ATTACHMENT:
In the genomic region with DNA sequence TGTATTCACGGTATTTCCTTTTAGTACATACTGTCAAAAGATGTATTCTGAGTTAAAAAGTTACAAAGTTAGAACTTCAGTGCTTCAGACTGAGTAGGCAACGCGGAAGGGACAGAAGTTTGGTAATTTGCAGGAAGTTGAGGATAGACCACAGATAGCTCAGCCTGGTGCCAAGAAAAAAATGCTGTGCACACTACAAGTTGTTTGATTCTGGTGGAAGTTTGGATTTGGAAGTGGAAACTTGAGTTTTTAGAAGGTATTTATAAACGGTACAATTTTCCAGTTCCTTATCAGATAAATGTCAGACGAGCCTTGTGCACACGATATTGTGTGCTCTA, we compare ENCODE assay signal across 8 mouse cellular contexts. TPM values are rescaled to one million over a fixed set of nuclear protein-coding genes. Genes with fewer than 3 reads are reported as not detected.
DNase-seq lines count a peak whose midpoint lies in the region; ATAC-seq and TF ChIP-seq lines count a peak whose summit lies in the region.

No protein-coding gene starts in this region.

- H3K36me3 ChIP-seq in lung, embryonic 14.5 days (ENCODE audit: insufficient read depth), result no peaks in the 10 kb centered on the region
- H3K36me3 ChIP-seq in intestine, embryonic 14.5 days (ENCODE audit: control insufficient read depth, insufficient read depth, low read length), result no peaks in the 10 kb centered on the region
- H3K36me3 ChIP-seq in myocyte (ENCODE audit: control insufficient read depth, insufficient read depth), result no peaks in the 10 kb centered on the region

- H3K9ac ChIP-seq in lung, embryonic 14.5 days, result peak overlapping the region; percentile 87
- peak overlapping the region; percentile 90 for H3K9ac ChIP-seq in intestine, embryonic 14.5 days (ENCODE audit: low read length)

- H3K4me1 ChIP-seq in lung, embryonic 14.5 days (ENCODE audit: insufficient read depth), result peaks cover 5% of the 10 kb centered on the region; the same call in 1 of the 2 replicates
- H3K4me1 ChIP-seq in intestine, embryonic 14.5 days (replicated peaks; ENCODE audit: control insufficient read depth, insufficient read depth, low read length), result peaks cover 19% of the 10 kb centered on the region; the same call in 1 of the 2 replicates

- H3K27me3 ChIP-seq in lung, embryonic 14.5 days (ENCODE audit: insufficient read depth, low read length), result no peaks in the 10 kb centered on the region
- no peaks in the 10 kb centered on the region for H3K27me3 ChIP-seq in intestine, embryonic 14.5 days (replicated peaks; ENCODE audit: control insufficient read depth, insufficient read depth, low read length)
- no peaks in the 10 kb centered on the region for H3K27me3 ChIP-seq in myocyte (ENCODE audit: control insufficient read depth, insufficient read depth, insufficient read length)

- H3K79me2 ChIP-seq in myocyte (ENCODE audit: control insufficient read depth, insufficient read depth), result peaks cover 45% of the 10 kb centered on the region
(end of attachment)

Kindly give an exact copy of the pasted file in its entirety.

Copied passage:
In the genomic region with DNA sequence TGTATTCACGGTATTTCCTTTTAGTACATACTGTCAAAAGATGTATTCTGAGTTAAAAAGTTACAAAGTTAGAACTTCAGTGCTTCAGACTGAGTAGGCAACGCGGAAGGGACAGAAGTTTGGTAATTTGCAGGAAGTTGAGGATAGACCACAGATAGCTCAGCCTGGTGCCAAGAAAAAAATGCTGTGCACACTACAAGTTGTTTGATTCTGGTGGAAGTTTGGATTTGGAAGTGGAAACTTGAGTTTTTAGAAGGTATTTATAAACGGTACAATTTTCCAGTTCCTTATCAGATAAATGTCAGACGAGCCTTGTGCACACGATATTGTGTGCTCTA, we compare ENCODE assay signal across 8 mouse cellular contexts. TPM values are rescaled to one million over a fixed set of nuclear protein-coding genes. Genes with fewer than 3 reads are reported as not detected.
DNase-seq lines count a peak whose midpoint lies in the region; ATAC-seq and TF ChIP-seq lines count a peak whose summit lies in the region.

No protein-coding gene starts in this region.

- H3K36me3 ChIP-seq in lung, embryonic 14.5 days (ENCODE audit: insufficient read depth), result no peaks in the 10 kb centered on the region
- H3K36me3 ChIP-seq in intestine, embryonic 14.5 days (ENCODE audit: control insufficient read depth, insufficient read depth, low read length), result no peaks in the 10 kb centered on the region
- H3K36me3 ChIP-seq in myocyte (ENCODE audit: control insufficient read depth, insufficient read depth), result no peaks in the 10 kb centered on the region

- H3K9ac ChIP-seq in lung, embryonic 14.5 days, result peak overlapping the region; percentile 87
- peak overlapping the region; percentile 90 for H3K9ac ChIP-seq in intestine, embryonic 14.5 days (ENCODE audit: low read length)

- H3K4me1 ChIP-seq in lung, embryonic 14.5 days (ENCODE audit: insufficient read depth), result peaks cover 5% of the 10 kb centered on the region; the same call in 1 of the 2 replicates
- H3K4me1 ChIP-seq in intestine, embryonic 14.5 days (replicated peaks; ENCODE audit: control insufficient read depth, insufficient read depth, low read length), result peaks cover 19% of the 10 kb centered on the region; the same call in 1 of the 2 replicates

- H3K27me3 ChIP-seq in lung, embryonic 14.5 days (ENCODE audit: insufficient read depth, low read length), result no peaks in the 10 kb centered on the region
- no peaks in the 10 kb centered on the region for H3K27me3 ChIP-seq in intestine, embryonic 14.5 days (replicated peaks; ENCODE audit: control insufficient read depth, insufficient read depth, low read length)
- no peaks in the 10 kb centered on the region for H3K27me3 ChIP-seq in myocyte (ENCODE audit: control insufficient read depth, insufficient read depth, insufficient read length)

- H3K79me2 ChIP-seq in myocyte (ENCODE audit: control insufficient read depth, insufficient read depth), result peaks cover 45% of the 10 kb centered on the region